Anyone who wants the true history of the Inquisition can read Henry Charles Lea's monumental History of the Inquisition of the Middle Ages and History of the Inquisition of Spain, the full text of both of which is readily available on Google Books--a bit on the dry side, and lacking the salacious details Harris craves for, but reliable and comprehensive. For that matter, an acclaimed BBC documentary on Myths of the Inquisition, aired ten years before Harris published, explodes all the hoary garbage he peddled, so it's hardly esoteric knowledge that we're talking about here. End of Faith is, despite its 62 pages of notes and overstuffed bibliography, as research-free as LCN. At least Harris had the honesty to bring out LCN with a bare three-and-a-bit pages of notes, a 10-item list of "books I recommend", and no index.

But what's really shocking about all this is that--to the best of my knowledge--no-one has ever called Harris on his distortions of history. Not in any of the reviews I've seen, certainly. Not even people like Dawkins or Natalie Angier (who should surely know better). Horrible suspicion: they may indeed know better, but keep their mouths shut because, even if Harris is an asshole, he's OUR asshole, and you don't rock your own boat.

And then, a hundred pages down the road, this stunning discovery: Harris thinks torture is okay! Granted he pussyfoots around it, but after endorsing the unspeakable Dershowitz's adolescent ticking-bomb scenario, he holds his nose and dives in. Yes, torture is fine and dandy, if...If it's useful in the so-called War on Terror. If the information it yields saves lives. Not that he or anyone else has yet come up with a credible case of a single life saved by it. And never mind that the FBI, who should know more about interrogation than most people, think it's useless as a way of obtaining valid information. Nor that the only two viable functions of torture are (a) frightening and cowing groups regarded as subversive and (b) securing confessions that are politically or ideologically convenient. "You want witches? Pass the thumbscrews and I'll give you more witches than you can shake a broomstick at...Sorry, what was that? Wrong century? Oh, it's terrorists you want now! What for? Ratchet up the threat level and keep the military-industrial complex in business? Gotcha. Pass the water-jug."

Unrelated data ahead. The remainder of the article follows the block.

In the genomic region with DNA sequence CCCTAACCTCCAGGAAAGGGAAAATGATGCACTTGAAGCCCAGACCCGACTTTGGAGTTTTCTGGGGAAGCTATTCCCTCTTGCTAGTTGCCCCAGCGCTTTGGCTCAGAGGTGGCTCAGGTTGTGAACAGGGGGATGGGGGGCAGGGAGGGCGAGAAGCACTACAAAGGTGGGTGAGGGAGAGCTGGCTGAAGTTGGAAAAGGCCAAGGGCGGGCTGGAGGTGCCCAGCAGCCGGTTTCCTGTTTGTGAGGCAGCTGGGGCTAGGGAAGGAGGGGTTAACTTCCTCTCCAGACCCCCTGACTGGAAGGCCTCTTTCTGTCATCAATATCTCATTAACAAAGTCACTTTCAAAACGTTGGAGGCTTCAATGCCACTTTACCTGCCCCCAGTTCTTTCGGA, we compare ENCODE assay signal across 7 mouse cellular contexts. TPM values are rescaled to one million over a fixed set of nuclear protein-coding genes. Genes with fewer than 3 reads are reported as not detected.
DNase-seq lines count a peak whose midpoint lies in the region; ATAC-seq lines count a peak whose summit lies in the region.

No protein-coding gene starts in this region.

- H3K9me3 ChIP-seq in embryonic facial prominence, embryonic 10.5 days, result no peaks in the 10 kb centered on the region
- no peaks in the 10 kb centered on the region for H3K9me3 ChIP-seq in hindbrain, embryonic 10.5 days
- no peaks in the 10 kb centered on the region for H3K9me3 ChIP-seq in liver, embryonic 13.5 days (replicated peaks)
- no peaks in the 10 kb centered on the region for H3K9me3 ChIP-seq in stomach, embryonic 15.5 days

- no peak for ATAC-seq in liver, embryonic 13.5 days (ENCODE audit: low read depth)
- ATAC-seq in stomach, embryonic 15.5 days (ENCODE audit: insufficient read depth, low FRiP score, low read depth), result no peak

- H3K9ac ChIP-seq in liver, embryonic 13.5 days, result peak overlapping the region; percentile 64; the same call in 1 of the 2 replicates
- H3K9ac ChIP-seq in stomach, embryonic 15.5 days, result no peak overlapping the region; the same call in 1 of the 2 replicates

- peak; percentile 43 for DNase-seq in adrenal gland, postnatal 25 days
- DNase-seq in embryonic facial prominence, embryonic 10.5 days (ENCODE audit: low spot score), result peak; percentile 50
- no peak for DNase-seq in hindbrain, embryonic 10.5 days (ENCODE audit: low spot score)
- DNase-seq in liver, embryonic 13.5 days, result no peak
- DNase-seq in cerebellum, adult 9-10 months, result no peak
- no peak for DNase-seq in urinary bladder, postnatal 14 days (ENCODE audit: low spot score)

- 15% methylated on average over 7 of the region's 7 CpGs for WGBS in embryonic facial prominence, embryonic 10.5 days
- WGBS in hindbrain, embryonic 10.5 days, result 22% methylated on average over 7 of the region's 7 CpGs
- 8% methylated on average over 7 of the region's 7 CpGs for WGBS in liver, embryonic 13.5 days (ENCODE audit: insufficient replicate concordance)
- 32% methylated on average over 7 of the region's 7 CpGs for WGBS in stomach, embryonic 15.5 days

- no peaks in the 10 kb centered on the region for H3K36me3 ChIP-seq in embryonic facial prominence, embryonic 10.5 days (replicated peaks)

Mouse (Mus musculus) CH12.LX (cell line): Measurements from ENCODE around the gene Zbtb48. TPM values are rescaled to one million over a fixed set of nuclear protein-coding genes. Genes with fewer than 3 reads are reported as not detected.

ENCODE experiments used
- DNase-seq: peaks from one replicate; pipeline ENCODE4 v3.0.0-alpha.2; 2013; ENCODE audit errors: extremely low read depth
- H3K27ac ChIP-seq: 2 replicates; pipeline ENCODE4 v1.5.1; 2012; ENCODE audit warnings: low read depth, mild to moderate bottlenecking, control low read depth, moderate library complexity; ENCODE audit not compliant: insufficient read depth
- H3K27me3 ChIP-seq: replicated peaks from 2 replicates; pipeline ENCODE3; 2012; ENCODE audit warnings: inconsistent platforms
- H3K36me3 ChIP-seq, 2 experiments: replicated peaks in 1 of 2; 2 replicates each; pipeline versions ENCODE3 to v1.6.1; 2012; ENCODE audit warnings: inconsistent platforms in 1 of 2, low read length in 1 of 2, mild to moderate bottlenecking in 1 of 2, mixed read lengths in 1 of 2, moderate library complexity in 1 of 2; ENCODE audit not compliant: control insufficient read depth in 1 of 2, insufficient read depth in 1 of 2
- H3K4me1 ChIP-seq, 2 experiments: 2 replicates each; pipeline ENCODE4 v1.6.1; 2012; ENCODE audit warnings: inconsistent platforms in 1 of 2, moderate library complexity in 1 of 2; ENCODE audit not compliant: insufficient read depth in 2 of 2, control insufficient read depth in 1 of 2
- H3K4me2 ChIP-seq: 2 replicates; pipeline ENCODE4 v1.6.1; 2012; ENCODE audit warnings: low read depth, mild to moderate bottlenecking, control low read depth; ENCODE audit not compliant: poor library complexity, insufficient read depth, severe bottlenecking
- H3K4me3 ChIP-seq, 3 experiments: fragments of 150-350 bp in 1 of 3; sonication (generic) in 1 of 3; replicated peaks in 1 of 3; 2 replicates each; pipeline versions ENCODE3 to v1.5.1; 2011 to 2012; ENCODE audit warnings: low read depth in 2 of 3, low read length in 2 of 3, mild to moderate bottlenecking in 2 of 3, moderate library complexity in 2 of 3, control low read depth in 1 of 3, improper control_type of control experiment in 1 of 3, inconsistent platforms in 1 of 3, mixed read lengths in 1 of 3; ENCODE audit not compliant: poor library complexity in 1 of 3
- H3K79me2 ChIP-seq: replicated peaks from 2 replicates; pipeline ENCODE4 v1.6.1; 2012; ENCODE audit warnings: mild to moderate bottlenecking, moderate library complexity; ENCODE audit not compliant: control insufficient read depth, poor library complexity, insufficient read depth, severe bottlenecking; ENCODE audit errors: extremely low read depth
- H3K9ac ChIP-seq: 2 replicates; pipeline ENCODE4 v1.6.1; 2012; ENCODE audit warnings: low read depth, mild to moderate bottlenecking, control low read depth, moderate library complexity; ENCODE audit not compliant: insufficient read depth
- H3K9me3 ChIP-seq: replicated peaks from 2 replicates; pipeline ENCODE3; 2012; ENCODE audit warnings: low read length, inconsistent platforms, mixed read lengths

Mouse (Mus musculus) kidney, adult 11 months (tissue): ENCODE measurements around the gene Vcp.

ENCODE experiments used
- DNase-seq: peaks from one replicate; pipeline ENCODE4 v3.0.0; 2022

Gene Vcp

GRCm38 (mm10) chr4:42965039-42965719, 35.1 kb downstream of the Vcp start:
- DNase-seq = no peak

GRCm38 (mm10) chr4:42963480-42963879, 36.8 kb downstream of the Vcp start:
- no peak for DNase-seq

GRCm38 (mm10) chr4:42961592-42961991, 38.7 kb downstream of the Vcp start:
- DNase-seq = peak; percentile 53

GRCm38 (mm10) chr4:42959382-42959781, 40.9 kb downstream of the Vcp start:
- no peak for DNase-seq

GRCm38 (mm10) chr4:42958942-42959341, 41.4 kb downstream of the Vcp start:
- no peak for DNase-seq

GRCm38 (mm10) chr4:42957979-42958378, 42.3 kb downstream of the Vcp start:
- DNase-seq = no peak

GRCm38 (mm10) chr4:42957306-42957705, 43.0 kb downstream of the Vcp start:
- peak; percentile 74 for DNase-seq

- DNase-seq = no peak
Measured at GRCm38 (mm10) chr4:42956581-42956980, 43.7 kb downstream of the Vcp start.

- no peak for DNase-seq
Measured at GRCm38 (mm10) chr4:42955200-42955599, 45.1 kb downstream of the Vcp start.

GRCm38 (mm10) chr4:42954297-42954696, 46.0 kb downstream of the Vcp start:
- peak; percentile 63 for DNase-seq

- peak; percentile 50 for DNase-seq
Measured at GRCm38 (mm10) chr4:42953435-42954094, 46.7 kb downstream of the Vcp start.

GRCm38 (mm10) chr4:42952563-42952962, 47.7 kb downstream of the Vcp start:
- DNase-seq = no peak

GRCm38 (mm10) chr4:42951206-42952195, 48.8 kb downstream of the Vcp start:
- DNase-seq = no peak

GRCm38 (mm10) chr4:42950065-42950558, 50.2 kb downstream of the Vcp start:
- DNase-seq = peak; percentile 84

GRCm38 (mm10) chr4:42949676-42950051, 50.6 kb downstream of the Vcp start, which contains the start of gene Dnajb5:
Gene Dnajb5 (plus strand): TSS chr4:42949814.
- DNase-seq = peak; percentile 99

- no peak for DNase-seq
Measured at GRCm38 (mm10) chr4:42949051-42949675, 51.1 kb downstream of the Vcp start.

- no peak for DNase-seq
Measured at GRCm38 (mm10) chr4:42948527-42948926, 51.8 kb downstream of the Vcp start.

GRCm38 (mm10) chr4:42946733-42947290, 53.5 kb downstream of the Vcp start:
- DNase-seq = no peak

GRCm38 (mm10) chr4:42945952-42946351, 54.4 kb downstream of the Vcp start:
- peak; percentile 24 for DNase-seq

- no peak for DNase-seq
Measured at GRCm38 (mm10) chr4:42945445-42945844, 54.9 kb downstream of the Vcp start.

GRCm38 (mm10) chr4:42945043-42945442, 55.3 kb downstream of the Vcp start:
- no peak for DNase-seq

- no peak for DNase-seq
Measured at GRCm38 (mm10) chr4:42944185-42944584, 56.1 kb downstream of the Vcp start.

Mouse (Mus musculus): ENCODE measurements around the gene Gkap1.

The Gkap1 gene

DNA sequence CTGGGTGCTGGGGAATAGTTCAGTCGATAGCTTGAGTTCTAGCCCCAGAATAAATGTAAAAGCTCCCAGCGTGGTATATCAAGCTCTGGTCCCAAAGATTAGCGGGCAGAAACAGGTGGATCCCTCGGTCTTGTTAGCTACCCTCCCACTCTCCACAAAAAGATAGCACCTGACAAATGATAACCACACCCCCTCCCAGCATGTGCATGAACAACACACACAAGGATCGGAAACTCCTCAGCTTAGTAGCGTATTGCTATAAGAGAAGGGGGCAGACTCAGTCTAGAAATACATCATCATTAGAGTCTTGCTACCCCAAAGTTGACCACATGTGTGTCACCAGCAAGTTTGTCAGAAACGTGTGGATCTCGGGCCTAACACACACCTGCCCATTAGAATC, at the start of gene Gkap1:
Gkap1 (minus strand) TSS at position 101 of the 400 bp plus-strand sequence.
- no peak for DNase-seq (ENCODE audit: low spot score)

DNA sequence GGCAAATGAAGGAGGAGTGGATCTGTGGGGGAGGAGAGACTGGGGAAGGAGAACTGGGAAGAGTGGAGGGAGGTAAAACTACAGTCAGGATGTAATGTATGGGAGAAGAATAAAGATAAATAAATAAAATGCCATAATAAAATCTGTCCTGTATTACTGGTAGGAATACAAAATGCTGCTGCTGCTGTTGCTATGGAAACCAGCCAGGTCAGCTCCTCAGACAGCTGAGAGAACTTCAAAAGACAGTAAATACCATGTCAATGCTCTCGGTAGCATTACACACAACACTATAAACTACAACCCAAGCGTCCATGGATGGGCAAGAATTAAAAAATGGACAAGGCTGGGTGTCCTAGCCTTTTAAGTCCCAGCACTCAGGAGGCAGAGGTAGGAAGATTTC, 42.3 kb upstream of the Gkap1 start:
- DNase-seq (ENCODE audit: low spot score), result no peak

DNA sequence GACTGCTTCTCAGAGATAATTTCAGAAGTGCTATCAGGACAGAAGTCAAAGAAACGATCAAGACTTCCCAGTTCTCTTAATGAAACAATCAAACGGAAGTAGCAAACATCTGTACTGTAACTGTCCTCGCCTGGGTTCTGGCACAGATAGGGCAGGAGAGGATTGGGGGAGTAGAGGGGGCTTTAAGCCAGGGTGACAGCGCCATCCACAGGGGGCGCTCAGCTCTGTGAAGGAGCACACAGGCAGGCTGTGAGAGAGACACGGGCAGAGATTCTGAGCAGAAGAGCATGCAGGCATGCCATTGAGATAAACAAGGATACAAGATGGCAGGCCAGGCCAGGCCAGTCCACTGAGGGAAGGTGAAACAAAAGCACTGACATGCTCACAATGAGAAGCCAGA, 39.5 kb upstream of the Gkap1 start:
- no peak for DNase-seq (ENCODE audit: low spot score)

Speaking of that, did you notice that Harris never mentions water-boarding? Not in his account of Inquisition tortures, even though it was one of the Inquisition's top three. Not in his discussion of whether it's okay to torture terrorists, even though it tops the CIA's list. Not one solitary word. Why do you think that is? Like a guess? Mine is, he'd do anything to keep you from realizing that he supports the very same kind of torture the Inquisition practiced. That wouldn't look so good for his Religion's-horrible, Atheists-are-lovely argument, now would it?

Indeed, bullshit makes strange bedfellows How about Sam Harris and General William Boykin? Yeah, the guy who said "We're a Christian nation. because our foundation and our roots are Judeo-Christian. Did I say Judeo-Christian? Yes. Judeo-Christian. The enemy that has come against our nation is a spiritual enemy. His name is Satan. And if you do not believe that Satan is real, you are ignoring the same Bible that tells you about God" ( http://www.irregulartimes. com/tortureboykin.html). But both Boykin the armed fundamentalist and Harris the committed infidel are on board in the war on Iraq, sorry, IN Iraq, and Afghanistan--in the crusade against Terror, the anti-jihad jihad against the Muslims, most of whom "are utterly deranged by their religious faith" (LCN p. 85). If it comes to that, Hitchens is on board too . Two out of the Four Horsemen on the side of the angels. And, incidentally, on a side that most atheists and humanists wouldn't touch with a bargepole. Life's sure way more complex than you'd like to think it is.

But for me, the most disturbing thing about Harris is not his racism, nor his acceptance of torture, nor his siding with Christian warriors, nor his cavalier way with historical facts. It's his credulity.

Later on there'll be a chapter on this blog entitled "The Credulity of the Skeptic". For now, just note this. On p. 49 of LCN, Harris says that the Bible is "brimming with lies". Harris doesn't believe the Bible, but he does believe the sixteenth, seventeenth and eighteenth-century equivalents of today's Christian fundamentalists--believes in their phoniest propaganda, as long as it makes some other Christians, Catholics in this case, look bad. In other words, he'll grab onto anything that supports his case, regardless of trivial details like whether it's true or not.

I think that fact alone pretty well takes Harris out of play in this science v. religion business, don't you? Time to move on to Hitchens--at worst, in contrast with the dour Harris, he's good for a laugh or two.